While embarking through Kentucky on a camping road trip, four friends make a pit stop at a Kentuckian scream park called Talon Falls, suggested to them by squirrelly and unusual gas station attendant. As they work their way through a labyrinth of gore and torture, the realization that the local attraction harnesses realistic inflictions of pain hits them squarely in the jaw as they become unwilling participants instilled into the hyper-horrific entertainment that’s recorded onto a snuff tape. In order to not be strapped to a jerry-rigged electrocution chair or be the guinea pig for a sadistic mad doctor with a niche for painful exploratory surgery, they must fight the entire company of Talon Falls’ scream park in order to not be a piece of recorded snuff.
“Talon Falls” is the 2017 torture and survival horror named after and shot on location at the real life scream park located in Melber, Kentucky and written, directed, and co-produced by indie filmmaker Joshua Shreve. Shreve’s story tip-toes around being a familiar narrative that might not seem so different from other works ranging from Nimród Antal “Vacancy” to maybe even Rob Zombie’s murder-world fun-n-games “31,” but if you take a step back and take a long, hard look at “Talon Falls'” gore scenes that don’t just secretly record the assortment of death, but exhibits the ghastly torture for the entire public eye to see. If you’ve been to a Halloween Horror theme park, you know very well the adrenaline pumps, the hearts thump, and the fear tops into a knot in your throat and “Talon Falls” simply adds that what if factor. What if it’s not fake? What if these people being dismembered and vilely tortured are ultimately put to death right before our eyes, like some Captain Spaulding backwoods horror show with a side bucket of his famous fried chicken?
In any case, the four friends, made up of two couples, don’t have one ounce of star power behind their name, but each one of them spearhead the project with enough enthusiasm and gusto that there’s no short fall of trepidation even if the level of fear stalls slightly on overkill at times. Brad Bell, Jordyn Rudolph, Sean Rudolph, and Morgan Wiggins don’t necessary have the on-screen chemistry as friends or couples, even if Sean and Jordyn Rudolph are an offscreen husband and wife, but the palpitating consternation dynamic solidly sells when all hell breaks loose inside the walls of Talon Falls. Between Jordyn Rudolph and Morgan Wiggins, either actress could be a vocal stretching scream queen, especially Wiggins who reaches ranges that could pierce eardrums.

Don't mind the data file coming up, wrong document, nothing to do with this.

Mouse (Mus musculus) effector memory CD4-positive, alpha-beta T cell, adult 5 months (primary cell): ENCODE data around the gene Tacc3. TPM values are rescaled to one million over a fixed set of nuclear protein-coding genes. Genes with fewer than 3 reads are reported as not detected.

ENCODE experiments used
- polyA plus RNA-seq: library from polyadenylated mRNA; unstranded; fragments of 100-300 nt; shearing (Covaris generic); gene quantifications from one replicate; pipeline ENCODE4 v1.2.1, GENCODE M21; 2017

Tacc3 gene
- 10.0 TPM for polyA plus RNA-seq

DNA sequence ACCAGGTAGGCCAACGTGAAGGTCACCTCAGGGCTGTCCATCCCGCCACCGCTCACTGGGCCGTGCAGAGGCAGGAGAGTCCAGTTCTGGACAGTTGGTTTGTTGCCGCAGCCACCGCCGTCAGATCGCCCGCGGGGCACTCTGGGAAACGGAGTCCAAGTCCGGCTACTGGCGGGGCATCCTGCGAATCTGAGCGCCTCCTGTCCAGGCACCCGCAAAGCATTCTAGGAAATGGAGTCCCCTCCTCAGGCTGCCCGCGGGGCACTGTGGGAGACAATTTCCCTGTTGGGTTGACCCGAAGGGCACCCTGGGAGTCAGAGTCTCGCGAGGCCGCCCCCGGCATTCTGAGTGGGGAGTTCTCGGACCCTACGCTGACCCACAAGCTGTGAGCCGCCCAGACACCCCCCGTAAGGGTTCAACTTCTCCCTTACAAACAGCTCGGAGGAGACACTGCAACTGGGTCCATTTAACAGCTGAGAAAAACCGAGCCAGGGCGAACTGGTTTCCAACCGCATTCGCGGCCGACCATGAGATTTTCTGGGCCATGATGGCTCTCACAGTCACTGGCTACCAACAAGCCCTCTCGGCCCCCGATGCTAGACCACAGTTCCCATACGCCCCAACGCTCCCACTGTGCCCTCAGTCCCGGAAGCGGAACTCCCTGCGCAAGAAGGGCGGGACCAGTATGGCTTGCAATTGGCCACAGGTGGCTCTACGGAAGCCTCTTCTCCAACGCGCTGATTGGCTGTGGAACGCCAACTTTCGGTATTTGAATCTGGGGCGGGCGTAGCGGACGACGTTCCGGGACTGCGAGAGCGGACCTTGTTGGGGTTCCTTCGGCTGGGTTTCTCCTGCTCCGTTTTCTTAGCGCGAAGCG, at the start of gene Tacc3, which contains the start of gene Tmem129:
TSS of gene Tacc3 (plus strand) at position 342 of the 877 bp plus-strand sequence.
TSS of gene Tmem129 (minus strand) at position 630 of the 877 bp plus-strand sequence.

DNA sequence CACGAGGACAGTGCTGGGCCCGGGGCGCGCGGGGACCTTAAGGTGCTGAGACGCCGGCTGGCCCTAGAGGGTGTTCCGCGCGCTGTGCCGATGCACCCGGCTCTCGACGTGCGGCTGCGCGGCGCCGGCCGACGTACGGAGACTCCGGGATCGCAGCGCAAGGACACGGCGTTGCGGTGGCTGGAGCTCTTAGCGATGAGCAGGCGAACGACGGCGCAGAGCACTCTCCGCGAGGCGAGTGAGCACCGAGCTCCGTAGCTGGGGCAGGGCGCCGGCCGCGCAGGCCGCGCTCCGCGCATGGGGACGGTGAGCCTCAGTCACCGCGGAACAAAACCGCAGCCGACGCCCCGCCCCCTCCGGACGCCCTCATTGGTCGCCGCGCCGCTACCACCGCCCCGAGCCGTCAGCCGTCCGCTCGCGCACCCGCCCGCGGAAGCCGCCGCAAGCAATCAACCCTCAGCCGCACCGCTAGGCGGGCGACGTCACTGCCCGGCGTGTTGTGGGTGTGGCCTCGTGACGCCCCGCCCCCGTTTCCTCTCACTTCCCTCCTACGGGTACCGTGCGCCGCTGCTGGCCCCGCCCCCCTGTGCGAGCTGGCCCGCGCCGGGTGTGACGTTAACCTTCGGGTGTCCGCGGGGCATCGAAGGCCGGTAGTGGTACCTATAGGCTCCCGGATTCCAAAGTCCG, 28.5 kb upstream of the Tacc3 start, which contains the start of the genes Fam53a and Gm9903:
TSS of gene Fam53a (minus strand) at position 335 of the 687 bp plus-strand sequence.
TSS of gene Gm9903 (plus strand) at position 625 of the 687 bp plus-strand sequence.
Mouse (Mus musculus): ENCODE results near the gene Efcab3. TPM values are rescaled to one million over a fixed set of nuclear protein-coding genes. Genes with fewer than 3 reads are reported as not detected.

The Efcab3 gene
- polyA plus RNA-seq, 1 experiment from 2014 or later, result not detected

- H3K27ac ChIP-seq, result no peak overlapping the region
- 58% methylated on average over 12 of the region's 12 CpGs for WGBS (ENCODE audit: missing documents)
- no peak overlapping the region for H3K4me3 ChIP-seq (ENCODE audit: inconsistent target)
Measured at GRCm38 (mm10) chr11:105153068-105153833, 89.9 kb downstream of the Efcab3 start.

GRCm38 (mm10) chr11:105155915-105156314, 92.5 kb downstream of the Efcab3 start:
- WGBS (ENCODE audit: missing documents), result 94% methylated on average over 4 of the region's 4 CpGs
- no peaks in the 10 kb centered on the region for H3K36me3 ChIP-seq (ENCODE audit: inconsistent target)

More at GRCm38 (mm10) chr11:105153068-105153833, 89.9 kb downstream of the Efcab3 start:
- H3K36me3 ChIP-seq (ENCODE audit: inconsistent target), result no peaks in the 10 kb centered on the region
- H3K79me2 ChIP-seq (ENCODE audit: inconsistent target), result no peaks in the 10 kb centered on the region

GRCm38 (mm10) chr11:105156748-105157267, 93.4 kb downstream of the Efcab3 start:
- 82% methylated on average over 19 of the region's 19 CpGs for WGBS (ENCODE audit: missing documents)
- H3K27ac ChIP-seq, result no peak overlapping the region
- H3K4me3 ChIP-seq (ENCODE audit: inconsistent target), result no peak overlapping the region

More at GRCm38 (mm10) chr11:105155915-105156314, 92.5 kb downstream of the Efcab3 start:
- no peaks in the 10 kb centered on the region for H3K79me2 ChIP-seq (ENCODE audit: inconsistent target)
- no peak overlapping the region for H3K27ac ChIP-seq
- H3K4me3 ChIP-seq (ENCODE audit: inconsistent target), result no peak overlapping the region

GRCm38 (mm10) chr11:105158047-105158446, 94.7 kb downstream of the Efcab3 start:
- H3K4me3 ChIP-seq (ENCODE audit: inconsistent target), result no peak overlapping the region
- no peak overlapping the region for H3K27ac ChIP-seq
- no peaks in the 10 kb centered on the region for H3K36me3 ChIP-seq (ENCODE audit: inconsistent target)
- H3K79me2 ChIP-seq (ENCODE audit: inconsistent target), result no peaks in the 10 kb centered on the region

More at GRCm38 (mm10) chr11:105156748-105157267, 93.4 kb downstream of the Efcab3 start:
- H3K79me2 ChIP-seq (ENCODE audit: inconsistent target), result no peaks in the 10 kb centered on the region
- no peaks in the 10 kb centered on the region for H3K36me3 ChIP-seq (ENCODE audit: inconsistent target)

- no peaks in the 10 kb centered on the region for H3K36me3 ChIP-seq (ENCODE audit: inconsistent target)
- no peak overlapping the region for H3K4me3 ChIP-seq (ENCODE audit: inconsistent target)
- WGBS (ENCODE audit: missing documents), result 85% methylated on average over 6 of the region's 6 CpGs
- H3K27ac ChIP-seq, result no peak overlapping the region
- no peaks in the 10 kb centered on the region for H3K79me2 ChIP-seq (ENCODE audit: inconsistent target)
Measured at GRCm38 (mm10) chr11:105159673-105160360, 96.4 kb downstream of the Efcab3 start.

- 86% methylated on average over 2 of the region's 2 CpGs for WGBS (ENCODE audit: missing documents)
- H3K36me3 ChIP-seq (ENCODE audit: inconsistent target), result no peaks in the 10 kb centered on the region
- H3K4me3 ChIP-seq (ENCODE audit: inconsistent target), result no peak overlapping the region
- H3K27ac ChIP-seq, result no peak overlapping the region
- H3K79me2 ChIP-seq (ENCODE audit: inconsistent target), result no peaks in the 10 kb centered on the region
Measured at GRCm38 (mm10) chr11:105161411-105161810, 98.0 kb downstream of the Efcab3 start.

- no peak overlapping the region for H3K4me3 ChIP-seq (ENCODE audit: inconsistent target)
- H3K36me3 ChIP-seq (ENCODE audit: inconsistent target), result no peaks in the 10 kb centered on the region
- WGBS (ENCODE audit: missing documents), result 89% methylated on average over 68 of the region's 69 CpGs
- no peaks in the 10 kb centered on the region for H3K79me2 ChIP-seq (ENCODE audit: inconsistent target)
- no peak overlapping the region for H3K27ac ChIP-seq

When the spectrum-filled makeup palettes and every single destructive deconstruction prop is laid out at your finger tips, the special effects comes as second nature and to introduce a high level of design detail to the already elaborate set, inside a really monstrous horror park, then “Talon Falls” without a doubt will walk, talk, and look like a top-notch horror film. However, not all aspects are perfect with the Shreve film, produced by Kent Hammond and Todd Ferren, as the story progression with the characters becomes minimized that result in haphazard camaraderie between the friends who are more turnstile acquaintances than lustful lovers or deep-rooted long time friends. Also, characters make hot-headed or stupid-minded questionable decisions when in hot pursuit of an axe-wielding, piggy-masked killer and the scribing of the irresponsible decisions when safely stowed away when being pursued, roots out Shreve’s inexperience in a time of a building block career.
MVDVisual and Lost Empire present “Talon Falls,” the Terror Films and Flashback Pictures production, onto DVD home entertainment in a widescreen 2.35:1 that atheistically gritty in the detail. Even the darker scenes, with well established and positioned shadowing, bring substantial substance to liven up and level up this independent feature from Kentucky. The 5.1 surround sound track has stable range through and through with a caustic toned score to convey terror and a clear and prominent dialogue track that doesn’t muddle through a surplus of ambient tracks. Bonus material include a behind-the-scenes featurette that runs through a randomizer of footage markers and some bloopers. A theatrical trailer is also included. Josh Shreve can only get better from his Sophomore film as a director whose hot off his solid genre entry in “Talon Falls” with the aid of the scream park’s unlimited horror resources and though popping with toe-nail pulling moments, the extremely short runtime of 75 minutes suggests a stiffened premise with undercooked character development that diminish that high production value and bloody effects.